While revising your submission, please upload your figure files to the Preflight Analysis and Conversion Engine (PACE) digital diagnostic tool, https://pacev2.apexcovantage.com/. PACE helps ensure that figures meet PLOS requirements. To use PACE, you must first register as a user. Registration is free. Then, login and navigate to the UPLOAD tab, where you will find detailed instructions on how to use the tool. If you encounter any issues or have any questions when using PACE, please email PLOS at figures@plos.org. Please note that Supporting Information files do not need this step.

Revision 2
Decision Letter - Christophe Leroyer, Editor

Treatment burden experienced by patients with lung cancer

PONE-D-20-16636R2

Dear Dr. El-Turk,

We’re pleased to inform you that your manuscript has been judged scientifically suitable for publication and will be formally accepted for publication once it meets all outstanding technical requirements.

Within one week, you’ll receive an e-mail detailing the required amendments. When these have been addressed, you’ll receive a formal acceptance letter and your manuscript will be scheduled for publication.

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Kind regards,

Christophe Leroyer

Academic Editor

PLOS ONE

Editor: Thank you for submitting your manuscript to PLOS ONE. Please check page four and withdraw useless insertion.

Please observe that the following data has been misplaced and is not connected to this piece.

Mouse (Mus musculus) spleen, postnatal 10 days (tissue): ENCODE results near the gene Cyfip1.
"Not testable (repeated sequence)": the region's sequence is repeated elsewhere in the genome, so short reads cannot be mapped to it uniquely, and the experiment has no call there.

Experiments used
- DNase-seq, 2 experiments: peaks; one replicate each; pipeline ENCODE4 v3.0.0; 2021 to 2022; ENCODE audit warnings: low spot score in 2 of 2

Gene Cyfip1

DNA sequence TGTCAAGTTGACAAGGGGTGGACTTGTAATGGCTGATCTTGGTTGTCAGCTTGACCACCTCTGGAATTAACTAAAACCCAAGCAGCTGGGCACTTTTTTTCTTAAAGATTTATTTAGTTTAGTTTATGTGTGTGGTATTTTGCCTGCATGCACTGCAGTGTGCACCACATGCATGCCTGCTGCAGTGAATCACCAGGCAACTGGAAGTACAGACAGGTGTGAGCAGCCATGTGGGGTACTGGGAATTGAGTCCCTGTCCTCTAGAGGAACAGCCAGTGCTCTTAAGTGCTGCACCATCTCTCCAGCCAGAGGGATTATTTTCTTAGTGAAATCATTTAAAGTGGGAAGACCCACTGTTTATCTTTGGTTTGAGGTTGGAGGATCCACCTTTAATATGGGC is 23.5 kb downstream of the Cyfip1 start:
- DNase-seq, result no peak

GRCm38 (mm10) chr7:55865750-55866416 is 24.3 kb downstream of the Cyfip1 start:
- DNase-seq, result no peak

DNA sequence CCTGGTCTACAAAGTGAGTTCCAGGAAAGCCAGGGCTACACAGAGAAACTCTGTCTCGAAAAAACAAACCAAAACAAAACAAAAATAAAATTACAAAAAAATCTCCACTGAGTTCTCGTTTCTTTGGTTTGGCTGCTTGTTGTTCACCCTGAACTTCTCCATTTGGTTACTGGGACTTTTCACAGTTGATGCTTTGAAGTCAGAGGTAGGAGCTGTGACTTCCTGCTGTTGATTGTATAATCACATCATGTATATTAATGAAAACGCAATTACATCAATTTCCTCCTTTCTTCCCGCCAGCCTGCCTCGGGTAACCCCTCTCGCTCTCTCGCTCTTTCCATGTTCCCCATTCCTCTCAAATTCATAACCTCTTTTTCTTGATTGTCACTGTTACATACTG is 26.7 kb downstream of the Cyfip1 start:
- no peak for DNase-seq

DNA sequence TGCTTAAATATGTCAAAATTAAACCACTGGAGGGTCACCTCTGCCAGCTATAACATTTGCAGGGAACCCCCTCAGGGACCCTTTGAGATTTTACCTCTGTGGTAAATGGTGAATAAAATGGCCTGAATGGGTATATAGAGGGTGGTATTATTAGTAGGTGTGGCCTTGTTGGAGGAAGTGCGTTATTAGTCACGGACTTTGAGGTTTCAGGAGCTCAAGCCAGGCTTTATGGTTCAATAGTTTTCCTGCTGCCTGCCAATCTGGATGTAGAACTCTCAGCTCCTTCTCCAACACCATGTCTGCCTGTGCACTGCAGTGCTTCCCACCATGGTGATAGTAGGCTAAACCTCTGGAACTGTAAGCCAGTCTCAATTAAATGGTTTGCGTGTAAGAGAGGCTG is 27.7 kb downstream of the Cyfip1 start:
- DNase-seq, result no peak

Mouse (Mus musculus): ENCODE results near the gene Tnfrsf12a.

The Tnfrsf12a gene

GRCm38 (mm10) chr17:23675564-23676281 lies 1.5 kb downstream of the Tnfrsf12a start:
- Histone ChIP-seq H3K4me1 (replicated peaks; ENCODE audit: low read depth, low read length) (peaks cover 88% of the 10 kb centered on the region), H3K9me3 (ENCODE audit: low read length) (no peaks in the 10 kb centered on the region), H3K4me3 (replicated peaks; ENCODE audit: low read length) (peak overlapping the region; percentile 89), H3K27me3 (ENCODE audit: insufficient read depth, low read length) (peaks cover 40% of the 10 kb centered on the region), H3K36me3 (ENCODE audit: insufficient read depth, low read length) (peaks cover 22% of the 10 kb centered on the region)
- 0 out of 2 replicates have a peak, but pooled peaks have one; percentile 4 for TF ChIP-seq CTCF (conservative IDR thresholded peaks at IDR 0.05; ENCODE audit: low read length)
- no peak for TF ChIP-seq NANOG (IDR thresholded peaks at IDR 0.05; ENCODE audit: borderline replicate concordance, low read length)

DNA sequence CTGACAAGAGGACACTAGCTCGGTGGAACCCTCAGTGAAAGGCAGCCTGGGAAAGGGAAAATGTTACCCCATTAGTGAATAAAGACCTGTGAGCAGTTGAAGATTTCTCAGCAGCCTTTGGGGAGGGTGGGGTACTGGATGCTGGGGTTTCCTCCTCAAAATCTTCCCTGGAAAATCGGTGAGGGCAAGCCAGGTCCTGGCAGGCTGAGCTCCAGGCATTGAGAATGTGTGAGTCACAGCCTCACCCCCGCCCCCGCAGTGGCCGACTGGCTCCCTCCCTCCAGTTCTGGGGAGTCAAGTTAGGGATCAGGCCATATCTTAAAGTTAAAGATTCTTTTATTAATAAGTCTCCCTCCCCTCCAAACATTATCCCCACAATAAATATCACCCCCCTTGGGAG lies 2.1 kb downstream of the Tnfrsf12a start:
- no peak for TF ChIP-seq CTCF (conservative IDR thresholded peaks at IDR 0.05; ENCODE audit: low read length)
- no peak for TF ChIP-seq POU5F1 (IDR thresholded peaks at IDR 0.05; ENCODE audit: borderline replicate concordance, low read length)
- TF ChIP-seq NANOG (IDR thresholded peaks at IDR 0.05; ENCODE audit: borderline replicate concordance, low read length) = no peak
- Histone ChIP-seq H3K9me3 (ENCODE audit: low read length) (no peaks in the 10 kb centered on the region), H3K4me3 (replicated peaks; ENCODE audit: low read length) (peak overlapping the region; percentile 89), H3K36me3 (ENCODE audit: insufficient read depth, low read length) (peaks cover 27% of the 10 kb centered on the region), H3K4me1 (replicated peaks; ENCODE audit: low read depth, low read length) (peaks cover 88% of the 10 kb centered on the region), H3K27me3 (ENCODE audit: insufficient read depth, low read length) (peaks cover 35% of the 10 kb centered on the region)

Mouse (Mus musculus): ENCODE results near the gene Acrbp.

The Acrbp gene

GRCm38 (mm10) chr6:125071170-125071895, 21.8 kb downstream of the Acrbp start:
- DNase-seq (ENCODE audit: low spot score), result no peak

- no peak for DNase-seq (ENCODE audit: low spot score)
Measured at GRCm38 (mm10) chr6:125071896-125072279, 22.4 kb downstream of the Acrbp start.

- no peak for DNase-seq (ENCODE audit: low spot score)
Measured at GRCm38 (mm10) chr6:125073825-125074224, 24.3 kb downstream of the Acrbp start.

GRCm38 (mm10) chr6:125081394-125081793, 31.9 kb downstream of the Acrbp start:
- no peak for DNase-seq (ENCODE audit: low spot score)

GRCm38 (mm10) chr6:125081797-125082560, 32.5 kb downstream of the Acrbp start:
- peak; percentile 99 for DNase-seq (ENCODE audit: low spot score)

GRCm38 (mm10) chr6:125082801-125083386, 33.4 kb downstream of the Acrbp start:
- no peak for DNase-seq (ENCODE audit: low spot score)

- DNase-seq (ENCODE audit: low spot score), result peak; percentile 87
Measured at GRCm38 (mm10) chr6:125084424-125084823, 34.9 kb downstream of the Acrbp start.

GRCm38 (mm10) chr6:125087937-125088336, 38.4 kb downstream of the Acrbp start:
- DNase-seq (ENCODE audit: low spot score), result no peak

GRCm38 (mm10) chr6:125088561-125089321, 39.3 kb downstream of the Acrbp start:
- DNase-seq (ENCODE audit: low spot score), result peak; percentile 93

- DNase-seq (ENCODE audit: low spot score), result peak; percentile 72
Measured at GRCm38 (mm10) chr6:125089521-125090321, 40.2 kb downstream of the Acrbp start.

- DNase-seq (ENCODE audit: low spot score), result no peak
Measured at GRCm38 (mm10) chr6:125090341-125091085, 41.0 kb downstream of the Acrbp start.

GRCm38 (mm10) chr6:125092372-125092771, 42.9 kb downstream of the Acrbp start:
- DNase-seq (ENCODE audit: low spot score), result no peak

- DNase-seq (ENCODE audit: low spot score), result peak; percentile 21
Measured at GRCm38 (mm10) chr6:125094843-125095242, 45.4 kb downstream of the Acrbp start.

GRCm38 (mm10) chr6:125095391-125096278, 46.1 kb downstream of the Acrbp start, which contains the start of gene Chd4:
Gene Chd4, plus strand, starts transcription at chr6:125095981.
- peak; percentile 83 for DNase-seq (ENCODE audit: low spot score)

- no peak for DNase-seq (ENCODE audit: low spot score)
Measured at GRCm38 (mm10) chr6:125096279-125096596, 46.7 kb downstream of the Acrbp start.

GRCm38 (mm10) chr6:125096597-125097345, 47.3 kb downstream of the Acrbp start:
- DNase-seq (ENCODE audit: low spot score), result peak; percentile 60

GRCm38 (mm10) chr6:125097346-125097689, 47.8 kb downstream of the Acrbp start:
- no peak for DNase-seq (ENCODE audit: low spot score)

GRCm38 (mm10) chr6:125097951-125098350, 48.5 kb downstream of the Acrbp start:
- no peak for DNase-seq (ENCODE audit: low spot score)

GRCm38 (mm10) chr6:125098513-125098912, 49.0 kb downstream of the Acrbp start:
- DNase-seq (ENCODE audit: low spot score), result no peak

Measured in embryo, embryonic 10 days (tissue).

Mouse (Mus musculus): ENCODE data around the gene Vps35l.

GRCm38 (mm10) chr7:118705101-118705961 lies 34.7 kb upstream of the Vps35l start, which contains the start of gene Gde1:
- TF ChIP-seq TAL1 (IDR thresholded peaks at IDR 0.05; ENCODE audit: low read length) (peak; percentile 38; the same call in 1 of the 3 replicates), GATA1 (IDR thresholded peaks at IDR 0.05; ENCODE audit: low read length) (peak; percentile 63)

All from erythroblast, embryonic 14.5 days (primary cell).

Response: Thank you for the note, the insertion has been deleted.

Attachments
Attachment
Submitted filename: Response to Reviewers.docx
Formally Accepted
Acceptance Letter - Christophe Leroyer, Editor

PONE-D-20-16636R2

Treatment burden experienced by patients with lung cancer

Dear Dr. El-Turk:

I'm pleased to inform you that your manuscript has been deemed suitable for publication in PLOS ONE. Congratulations! Your manuscript is now with our production department.

If your institution or institutions have a press office, please let them know about your upcoming paper now to help maximize its impact. If they'll be preparing press materials, please inform our press team within the next 48 hours. Your manuscript will remain under strict press embargo until 2 pm Eastern Time on the date of publication. For more information please contact onepress@plos.org.

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PLOS ONE Editorial Office Staff

on behalf of

Dr. Christophe Leroyer

Academic Editor

PLOS ONE